So beginning with the digital version of the movie, we ended up making all of our film prints off of “original negative” as opposed to a third generation duplicate negative. It made a big difference in how our prints looked and made quality control easier. The challenging part was the daunting schedule because we had to finish the visual effects in each reel much earlier than we normally would. The numbers were pretty crazy. It took about 45 hours to film out the negative of each reel in the movie, and we made seven negatives of each reel so for over two months we had three film recorders running night and day. Every morning I’d get a report of how many frames were done overnight. It was yet another part of the crazy journey to get the movie to the theaters in time. I won’t even mention the brown-outs we had in California and how disruptive those power outages were! This issue of quality also makes me think of the large, high-definition monitors that were newly available to the filmmakers on the set. Now you could see the image live in full color and detail. It was about getting closer to the image.

Mike Blanchard: It was good for everyone involved on the set. It’s very helpful for the makeup artist to notice things that they could go in and fix right then and there. The set painters had to do more touch-ups because the level of detail was unforgiving. That was part of the philosophical debate that had been going on regarding shooting digitally. Some people in the industry preferred the ethereal quality in film that hid a lot of detail. Digital was new and clean, and some people were afraid, but for us it was another point of value to add to the list. If it could help the crew see what was going on, it democratized the process and enhanced everyone’s ability to contribute. Earlier you touched on the fact that Sony cameras used for Attack of the Clones were “beta” versions with a lot of testing and development still required. These cameras arrived quite late in the process, roughly a week before the start of shooting. What do you recall about that final week and the last-minute tests that were happening?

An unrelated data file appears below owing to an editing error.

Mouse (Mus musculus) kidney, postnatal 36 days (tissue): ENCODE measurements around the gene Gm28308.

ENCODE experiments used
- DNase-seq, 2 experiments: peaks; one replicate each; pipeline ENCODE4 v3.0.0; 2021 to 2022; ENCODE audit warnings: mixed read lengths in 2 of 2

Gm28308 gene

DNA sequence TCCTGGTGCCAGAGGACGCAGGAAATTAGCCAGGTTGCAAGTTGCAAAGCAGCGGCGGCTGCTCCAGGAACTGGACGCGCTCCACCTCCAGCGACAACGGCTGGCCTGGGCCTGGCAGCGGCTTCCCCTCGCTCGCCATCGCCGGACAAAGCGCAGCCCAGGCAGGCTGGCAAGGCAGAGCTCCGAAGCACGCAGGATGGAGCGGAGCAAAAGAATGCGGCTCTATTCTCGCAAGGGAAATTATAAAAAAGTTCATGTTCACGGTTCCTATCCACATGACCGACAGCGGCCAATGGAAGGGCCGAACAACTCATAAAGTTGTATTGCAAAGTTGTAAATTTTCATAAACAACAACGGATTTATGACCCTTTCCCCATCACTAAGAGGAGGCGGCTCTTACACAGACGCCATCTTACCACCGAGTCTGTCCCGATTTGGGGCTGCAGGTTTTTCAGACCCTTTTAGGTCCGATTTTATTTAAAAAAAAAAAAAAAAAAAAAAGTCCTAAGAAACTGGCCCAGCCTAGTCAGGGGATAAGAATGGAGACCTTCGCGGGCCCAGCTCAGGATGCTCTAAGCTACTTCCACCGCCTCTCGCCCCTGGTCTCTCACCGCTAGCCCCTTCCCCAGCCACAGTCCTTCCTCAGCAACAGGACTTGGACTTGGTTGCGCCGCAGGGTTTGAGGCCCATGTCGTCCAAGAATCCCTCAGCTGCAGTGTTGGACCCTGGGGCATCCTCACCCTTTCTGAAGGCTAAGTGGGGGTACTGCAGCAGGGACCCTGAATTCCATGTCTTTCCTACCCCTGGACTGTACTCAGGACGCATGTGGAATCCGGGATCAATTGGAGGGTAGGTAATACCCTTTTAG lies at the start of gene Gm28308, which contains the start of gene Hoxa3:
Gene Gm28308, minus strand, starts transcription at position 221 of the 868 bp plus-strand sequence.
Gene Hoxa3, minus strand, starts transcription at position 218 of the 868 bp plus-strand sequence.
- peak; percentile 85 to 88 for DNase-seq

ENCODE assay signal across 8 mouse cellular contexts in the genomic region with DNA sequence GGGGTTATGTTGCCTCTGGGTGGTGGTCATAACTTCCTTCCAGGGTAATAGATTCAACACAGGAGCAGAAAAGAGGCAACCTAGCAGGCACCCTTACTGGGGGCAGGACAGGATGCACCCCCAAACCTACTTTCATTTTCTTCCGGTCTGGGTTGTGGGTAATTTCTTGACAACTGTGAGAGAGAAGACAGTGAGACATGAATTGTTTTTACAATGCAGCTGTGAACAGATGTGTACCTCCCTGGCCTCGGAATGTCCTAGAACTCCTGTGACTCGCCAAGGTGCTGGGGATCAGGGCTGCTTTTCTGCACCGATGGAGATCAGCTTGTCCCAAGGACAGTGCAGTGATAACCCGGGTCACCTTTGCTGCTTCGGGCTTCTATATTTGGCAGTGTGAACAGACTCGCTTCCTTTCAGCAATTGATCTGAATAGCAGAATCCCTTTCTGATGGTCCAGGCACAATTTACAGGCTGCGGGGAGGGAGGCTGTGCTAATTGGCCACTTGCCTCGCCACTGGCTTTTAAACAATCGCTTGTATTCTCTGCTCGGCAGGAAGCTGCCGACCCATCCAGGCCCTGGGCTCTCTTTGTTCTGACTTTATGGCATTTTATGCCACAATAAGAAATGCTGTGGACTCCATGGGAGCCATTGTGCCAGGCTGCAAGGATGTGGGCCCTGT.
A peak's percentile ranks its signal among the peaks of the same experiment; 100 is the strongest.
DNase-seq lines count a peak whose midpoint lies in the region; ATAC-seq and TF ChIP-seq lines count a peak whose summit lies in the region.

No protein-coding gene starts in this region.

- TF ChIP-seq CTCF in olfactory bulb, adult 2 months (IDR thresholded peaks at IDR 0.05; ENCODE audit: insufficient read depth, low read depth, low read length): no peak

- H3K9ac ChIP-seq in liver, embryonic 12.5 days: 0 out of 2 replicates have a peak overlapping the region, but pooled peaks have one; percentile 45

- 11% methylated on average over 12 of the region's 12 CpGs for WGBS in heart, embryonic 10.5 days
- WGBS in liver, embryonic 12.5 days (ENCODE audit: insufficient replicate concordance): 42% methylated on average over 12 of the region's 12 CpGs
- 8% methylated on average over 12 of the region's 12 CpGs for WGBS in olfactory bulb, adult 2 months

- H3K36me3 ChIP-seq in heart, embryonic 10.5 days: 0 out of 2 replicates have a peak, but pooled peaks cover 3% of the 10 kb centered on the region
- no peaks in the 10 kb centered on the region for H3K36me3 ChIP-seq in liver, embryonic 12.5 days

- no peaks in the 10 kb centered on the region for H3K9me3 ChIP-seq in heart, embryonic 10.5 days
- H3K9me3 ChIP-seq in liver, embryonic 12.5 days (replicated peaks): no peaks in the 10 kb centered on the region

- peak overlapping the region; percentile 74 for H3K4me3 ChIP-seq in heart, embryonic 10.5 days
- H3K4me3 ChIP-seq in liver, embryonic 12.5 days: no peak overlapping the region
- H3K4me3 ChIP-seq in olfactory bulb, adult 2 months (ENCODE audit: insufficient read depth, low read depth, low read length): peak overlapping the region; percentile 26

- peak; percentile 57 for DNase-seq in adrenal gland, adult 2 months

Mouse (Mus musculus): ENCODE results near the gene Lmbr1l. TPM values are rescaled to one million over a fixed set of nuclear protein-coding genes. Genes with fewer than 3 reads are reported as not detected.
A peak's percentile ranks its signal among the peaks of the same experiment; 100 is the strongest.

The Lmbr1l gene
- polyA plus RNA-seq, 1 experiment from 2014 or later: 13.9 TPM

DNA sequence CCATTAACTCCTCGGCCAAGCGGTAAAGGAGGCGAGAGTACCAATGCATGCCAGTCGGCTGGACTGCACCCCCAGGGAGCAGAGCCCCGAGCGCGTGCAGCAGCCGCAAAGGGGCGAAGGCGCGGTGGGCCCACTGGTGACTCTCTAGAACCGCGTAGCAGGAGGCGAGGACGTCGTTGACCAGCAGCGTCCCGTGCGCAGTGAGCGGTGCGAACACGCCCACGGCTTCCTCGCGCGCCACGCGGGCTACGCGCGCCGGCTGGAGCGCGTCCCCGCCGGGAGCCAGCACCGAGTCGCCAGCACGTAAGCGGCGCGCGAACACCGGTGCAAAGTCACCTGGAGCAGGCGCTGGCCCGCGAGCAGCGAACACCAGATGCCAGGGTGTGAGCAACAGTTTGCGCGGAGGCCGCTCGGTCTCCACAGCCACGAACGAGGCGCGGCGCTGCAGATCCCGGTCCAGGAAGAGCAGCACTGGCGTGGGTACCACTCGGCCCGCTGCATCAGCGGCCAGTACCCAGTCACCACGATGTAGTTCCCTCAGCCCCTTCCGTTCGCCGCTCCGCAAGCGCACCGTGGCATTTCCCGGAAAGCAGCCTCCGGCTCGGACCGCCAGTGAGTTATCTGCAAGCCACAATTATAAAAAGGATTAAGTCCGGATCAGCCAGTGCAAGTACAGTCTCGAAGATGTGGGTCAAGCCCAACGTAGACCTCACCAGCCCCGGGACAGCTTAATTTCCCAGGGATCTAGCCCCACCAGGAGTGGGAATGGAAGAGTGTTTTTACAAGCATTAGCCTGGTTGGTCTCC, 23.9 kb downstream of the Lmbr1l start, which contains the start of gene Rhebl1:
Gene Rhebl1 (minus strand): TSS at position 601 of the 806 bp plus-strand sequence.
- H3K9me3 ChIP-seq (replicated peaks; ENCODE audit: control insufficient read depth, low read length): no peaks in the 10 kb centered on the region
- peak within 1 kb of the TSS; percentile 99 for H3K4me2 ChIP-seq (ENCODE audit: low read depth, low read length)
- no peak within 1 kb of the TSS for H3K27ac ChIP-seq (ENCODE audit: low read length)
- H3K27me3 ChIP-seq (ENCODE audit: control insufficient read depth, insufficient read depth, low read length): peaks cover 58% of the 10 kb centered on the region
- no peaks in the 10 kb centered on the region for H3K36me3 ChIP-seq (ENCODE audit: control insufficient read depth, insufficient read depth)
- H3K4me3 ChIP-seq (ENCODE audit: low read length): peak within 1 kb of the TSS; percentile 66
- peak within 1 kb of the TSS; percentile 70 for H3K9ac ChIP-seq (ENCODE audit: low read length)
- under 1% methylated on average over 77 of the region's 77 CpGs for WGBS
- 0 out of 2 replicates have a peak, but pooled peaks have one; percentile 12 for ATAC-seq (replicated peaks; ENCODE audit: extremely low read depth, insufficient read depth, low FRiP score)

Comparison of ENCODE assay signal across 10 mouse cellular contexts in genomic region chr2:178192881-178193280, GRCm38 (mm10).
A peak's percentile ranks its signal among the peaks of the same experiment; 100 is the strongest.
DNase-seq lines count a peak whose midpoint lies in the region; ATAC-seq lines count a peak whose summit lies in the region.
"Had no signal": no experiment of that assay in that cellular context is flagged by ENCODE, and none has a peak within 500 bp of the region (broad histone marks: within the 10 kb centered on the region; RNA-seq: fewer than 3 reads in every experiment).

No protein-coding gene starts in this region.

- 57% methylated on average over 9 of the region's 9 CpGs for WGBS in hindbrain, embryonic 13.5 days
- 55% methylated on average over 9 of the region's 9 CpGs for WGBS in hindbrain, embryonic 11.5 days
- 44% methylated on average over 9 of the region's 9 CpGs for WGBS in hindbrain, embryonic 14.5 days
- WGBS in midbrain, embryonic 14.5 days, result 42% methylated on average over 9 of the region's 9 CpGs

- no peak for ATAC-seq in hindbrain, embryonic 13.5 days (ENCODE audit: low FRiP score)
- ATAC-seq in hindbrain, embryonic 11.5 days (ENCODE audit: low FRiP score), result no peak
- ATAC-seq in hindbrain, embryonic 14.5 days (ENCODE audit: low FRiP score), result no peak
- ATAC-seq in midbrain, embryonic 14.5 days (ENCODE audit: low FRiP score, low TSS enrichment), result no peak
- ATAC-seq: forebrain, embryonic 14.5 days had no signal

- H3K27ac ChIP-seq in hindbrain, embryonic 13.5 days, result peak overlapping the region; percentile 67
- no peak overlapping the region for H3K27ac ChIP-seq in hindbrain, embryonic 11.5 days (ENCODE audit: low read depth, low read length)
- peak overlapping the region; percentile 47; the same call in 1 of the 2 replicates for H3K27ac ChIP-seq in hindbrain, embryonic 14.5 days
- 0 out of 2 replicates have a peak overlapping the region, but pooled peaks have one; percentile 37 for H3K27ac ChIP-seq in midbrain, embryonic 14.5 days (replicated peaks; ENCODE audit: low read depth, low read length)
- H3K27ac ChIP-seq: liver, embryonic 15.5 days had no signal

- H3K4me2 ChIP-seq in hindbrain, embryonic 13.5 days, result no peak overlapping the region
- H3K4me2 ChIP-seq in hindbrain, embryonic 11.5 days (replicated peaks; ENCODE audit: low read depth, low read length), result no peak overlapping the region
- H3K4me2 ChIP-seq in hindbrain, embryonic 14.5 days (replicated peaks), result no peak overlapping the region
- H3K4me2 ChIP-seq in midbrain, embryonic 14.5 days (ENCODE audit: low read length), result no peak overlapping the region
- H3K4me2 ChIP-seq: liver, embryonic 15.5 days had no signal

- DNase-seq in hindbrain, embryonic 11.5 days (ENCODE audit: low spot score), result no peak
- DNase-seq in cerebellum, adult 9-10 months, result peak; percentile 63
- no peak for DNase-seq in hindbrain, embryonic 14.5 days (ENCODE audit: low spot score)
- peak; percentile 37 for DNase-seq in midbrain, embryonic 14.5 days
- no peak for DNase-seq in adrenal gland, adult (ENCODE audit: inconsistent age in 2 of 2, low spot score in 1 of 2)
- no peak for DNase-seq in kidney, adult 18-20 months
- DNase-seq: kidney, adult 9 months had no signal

Mike Blanchard: That actually brings up a terrible memory. It was very late in the build-up to the first day of shooting. We’d received a film-out test back from the lab, and it was awful. It didn’t look right. We managed to sort it out, but it caused a lot of stress. That was definitely a low point because it was so late and we’d done so much work. Fred and I were frantically trying to sort it out. You just don’t want to have anything like that at the 11th hour to shake the confidence of the team. There was so much at stake and many people in the business were actively rooting against us.

Somewhere along the way, something went wrong with this test, but we’d seen enough to know the system was okay. But it was hard not to wonder what we might have missed. There’s a lot of excitement and anxiety right before production starts. This was just another hiccup that you forget about after the fact, but in the moment, it’s dozens of phone calls back and forth and lots of waiting for the lab to re-process everything again.